This film may be over 60 years old but it’s still one of the best alien invasion films ever made.  And yes, I prefer the original to the Spielberg version.

3. The Time Machine (1960)

Morlocks, Eloi, and war … oh my!

4. Planet of the Apes (1968)

“A planet where apes evolved from man?”  No, not quite.  “YOU BLEW IT UP!  GODDAMN YOU TO HELL!”  Yes, that’s better.  Today, Planet of the Apes may seem more than a little bit campy but it’s still an unusually intelligent social satire.  Charlton Heston’s persona has never been better used.

5. 2001: A Space Odyssey (1968)

Can you believe that this classic from Stanley Kubrick was not nominated?  Kubrick got a directing nomination but, when it came to picking the best films of the year, the Academy nominated Oliver! and Rachel, Rachel.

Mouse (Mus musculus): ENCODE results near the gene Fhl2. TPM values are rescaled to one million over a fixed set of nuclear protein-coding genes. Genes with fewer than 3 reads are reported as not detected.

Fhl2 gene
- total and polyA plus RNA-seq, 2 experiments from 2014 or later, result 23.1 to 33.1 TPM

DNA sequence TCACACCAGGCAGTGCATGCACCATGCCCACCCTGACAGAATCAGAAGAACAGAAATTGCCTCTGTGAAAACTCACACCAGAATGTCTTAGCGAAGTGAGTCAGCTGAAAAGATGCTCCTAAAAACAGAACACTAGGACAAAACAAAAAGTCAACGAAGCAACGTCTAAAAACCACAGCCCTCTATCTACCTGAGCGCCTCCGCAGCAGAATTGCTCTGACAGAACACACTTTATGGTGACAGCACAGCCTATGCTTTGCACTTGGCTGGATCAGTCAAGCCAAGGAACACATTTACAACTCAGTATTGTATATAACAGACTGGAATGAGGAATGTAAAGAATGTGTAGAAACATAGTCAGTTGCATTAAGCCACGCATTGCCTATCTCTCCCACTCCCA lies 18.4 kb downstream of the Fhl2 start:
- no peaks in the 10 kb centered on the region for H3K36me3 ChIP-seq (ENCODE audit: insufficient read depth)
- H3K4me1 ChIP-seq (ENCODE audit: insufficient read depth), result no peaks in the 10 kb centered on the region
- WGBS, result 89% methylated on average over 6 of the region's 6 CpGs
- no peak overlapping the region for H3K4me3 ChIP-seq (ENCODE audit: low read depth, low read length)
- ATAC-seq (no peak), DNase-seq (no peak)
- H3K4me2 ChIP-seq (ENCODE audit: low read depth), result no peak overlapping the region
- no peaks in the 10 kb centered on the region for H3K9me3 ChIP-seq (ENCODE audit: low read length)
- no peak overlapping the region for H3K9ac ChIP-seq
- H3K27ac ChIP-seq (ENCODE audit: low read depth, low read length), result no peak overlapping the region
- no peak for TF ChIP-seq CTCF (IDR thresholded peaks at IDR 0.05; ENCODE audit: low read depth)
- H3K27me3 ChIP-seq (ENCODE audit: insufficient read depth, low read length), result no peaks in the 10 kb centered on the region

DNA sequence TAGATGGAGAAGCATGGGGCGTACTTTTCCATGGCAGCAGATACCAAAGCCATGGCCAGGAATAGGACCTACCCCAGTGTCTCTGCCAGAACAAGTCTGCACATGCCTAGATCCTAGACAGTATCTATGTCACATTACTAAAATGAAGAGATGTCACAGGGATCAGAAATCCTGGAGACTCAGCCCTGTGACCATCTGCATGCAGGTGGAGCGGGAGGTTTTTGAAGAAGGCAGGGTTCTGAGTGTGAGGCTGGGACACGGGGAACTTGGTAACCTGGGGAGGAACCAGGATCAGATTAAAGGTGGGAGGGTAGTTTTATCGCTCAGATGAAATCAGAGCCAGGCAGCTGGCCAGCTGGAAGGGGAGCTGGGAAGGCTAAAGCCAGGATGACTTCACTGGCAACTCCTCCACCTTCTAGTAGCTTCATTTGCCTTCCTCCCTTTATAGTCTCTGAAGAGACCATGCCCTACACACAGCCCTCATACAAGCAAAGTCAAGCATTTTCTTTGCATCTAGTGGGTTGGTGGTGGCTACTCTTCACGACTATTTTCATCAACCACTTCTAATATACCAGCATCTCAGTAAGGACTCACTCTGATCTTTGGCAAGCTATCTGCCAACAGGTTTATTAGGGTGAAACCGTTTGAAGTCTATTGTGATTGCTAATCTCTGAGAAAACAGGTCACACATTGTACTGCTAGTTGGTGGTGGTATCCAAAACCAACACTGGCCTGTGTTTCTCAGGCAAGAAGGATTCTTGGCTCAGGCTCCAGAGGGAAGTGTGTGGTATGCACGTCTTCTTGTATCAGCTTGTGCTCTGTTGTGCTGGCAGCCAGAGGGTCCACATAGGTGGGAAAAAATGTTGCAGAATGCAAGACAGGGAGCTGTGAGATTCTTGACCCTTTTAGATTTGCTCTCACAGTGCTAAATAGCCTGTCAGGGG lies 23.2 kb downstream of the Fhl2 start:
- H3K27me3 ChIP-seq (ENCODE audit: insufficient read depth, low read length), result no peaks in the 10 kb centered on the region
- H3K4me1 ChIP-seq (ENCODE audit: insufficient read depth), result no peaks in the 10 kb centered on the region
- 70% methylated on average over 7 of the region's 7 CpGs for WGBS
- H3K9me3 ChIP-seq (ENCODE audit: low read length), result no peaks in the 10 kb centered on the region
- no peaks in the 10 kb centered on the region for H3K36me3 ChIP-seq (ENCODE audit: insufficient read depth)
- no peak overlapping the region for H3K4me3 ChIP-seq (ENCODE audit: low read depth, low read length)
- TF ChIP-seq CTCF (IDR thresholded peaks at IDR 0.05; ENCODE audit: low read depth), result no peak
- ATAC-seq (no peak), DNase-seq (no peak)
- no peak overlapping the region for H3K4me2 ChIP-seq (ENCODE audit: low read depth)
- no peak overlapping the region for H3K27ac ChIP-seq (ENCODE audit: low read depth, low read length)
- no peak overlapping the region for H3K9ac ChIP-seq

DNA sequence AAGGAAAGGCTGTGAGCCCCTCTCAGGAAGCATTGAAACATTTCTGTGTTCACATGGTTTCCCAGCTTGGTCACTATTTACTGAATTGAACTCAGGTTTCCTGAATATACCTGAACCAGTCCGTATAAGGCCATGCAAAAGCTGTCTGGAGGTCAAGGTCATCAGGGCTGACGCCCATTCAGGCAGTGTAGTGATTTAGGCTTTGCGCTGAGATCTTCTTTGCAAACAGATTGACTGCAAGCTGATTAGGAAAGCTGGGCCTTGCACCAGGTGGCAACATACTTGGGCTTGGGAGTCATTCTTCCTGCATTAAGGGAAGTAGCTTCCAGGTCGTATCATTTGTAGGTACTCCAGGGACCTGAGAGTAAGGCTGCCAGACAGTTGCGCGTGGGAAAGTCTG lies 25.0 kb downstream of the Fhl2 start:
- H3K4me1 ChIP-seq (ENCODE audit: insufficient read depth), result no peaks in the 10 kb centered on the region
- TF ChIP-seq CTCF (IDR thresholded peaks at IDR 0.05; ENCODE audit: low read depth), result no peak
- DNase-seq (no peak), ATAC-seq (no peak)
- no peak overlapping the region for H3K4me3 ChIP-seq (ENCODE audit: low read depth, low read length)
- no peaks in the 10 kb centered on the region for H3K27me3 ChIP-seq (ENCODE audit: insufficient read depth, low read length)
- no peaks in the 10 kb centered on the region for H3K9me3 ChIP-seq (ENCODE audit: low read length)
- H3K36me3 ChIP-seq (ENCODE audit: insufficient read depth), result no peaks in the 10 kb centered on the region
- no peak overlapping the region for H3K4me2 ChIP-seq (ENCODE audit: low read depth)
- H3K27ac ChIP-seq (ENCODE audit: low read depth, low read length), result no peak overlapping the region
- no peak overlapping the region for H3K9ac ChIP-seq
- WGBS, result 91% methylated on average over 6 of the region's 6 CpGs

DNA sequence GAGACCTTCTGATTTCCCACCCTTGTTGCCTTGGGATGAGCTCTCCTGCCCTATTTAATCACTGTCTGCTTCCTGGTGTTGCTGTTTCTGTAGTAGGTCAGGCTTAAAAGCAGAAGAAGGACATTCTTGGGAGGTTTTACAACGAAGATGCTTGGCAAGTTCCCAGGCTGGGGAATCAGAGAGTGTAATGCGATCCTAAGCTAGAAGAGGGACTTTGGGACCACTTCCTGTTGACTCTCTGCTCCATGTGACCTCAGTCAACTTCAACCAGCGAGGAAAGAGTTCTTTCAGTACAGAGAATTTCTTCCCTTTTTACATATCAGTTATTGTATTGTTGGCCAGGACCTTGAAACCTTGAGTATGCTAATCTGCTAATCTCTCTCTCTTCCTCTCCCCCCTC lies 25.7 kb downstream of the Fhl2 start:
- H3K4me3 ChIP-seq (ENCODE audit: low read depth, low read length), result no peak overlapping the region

6. Blade Runner (1982)

Blade Runner is today recognized as a classic but it originally received mixed reviews and was ignored by the Academy.  At the very least, Rutger Hauer deserved a nomination.

7. Never Let Me Go (2010)

This underrated clone drama was sadly overlooked.  Andrew Garfield’s performance is heartbreaking.

Film Review Under the Skin

8. Under the Skin (2014)

This enigmatic film was probably too bizarre and unsettling for the Academy but Jonathan Glazer’s direction and Scarlett Johansson’s performance make Under the Skin a classic.

9. Guardians of the Galaxy (2014)

Whenever I rewatch Guardians of the Galaxy, I’m happy to discover that it still holds up as a wonderful piece of entertainment.  It remains my favorite film of 2014.

10. Ex Machina (2015)

Quite simply an amazing film, this is a Metropolis for the 21st Century.